NT Police Commissioner Jamie Chalker has said he is still waiting on the results of an analysis of a substance he described as a ‘chemical’ that he alleges was thrown at officers by ‘Free In the NT’ rally attendees earlier this month, during a confrontation where police used capsicum spray.
Police had set up a roadblock at the East Point and Goyder roads intersection in Fannie Bay to stop a Free in the NT protester car convoy heading into the city on Saturday, November 6. The police were checking vaccination certificates due to the COVID-19 lockout in effect in Darwin at the time.
Instead, the protesters parked their cars in the Bundilla Beach area (formerly Vesteys Reserve) and began walking before encountering police who tried to stop them on the footpath near Darwin High School.
A scuffle broke out between officers and protesters with both sides making claims of wrongdoing by the other side, with video showing the NT Police used capsicum spray.
The next day, Superintendent Daniel Shean said in a statement seven people had been arrested at the scene and charged with offences including: aggravated assault, assault on police, riotous behaviour and failing to abide by the Chief Health Officer’s directions.
Another two men were arrested Saturday evening after they turned themselves in at the Darwin Police Station.
Free in the NT co-founder Kara Hoppo said the organiser’s were not aware of any substance other than water that was thrown at police officers.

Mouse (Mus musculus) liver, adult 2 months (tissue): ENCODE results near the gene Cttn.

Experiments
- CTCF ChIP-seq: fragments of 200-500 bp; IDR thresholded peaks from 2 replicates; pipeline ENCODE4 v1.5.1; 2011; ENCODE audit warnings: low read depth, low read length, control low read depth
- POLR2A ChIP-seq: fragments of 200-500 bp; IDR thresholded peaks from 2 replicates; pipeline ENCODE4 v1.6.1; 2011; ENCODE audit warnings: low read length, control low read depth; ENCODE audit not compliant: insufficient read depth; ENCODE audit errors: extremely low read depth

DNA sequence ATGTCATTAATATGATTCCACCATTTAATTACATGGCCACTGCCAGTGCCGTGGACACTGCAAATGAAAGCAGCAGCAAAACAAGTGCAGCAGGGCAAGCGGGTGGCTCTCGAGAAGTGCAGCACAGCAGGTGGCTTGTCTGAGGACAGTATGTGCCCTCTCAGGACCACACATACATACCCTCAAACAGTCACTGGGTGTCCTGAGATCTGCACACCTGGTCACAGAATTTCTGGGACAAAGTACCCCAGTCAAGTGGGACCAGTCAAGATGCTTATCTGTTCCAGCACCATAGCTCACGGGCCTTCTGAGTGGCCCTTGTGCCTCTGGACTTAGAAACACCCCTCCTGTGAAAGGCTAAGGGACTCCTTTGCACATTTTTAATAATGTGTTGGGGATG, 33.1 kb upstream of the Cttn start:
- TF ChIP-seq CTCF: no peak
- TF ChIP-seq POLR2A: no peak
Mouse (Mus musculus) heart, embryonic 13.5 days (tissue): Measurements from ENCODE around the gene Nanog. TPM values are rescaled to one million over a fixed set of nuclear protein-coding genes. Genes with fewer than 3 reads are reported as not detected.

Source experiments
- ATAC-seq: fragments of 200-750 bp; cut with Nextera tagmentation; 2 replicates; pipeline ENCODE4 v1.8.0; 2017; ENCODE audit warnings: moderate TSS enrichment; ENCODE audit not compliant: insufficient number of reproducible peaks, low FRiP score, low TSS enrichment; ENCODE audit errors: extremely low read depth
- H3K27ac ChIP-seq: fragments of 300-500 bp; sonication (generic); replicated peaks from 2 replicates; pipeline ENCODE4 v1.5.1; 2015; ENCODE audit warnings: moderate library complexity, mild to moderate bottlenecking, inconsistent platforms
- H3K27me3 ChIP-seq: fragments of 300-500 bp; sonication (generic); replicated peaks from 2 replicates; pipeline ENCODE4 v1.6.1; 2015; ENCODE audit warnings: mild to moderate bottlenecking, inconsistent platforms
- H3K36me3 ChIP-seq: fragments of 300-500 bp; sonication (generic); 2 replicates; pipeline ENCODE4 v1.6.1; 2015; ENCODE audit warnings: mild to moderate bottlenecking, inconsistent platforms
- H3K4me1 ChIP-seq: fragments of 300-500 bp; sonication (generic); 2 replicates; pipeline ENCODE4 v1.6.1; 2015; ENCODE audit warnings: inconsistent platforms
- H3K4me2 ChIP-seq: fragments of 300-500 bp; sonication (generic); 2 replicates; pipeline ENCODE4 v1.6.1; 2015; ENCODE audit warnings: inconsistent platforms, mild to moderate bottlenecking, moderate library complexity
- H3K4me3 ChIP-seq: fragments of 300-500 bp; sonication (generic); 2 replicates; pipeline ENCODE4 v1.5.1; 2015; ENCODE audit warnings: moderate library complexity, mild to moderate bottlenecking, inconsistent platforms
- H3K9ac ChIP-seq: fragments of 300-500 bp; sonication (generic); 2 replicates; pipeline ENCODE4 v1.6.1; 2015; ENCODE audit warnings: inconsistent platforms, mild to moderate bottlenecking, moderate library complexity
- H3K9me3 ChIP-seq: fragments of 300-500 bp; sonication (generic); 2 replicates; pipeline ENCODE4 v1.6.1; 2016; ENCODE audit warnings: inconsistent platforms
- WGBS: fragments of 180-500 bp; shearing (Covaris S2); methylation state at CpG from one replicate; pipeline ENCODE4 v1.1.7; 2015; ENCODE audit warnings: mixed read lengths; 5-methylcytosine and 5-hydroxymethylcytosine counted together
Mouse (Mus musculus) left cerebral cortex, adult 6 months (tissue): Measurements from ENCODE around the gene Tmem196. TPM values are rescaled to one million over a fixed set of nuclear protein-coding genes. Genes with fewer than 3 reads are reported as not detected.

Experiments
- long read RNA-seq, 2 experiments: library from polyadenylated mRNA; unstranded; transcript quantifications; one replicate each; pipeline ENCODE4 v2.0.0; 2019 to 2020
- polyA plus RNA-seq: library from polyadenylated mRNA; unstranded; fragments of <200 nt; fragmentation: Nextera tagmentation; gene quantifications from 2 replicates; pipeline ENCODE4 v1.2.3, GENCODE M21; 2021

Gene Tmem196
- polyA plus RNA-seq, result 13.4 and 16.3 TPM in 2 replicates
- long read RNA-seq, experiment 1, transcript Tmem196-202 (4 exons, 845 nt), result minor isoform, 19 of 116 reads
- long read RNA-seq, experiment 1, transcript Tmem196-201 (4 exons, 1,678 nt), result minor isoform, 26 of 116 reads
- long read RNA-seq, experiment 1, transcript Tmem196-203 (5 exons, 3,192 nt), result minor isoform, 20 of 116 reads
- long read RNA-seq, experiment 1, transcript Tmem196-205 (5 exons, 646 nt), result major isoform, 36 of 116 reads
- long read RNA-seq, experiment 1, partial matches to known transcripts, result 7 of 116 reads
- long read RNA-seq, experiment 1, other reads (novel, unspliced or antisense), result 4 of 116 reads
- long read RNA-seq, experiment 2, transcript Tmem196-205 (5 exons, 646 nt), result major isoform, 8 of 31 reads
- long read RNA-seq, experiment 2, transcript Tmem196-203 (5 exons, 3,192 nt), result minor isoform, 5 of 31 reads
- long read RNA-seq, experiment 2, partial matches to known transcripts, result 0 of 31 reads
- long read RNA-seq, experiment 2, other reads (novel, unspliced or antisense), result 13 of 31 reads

“We actually asked around after the allegation was made because we’d rather be sure than be sorry,” she said.
“We thought it would come back as H2o, chlorine or fluoride.
“They allegedly sent it off days after it happened. This is not an express forensics test.”
At the time Mr Chalker vowed to find the people who allegedly threw the substance and by November 9, the NT News had reported the substance had been sent interstate for testing.
“To the individuals that threw liquid at the police officers … we’re coming for you,” Mr Chalker told the paper at the time.
“We’ll forensically analyse what [the liquid] was … The members who were affected felt it was particularly hot and that it also had a bitter taste. It entered the mouths of a number of our officers and had an immediate effect of burning.”
NT Police Association boss Paul McCue alleged protesters threw rocks at officers and said two officers were left with a “burning sensation” from the mystery chemicals.
Mr Chalker was asked about the chemical testing at a COVID-19 update press conference on Tuesday morning and confirmed it had been sent to a Victorian lab but did not say exactly when that was. He said the results of the tests have still not been returned.
“They have sent if for further forensic analysis, I’m still waiting for the update on that,” he said.
“But my understanding is the initial analysis required further [testing] and that’s why it’s been extended in the period of time.”
He said he did not have a time frame for when the results would be back and did not say if they would be made public when they were returned.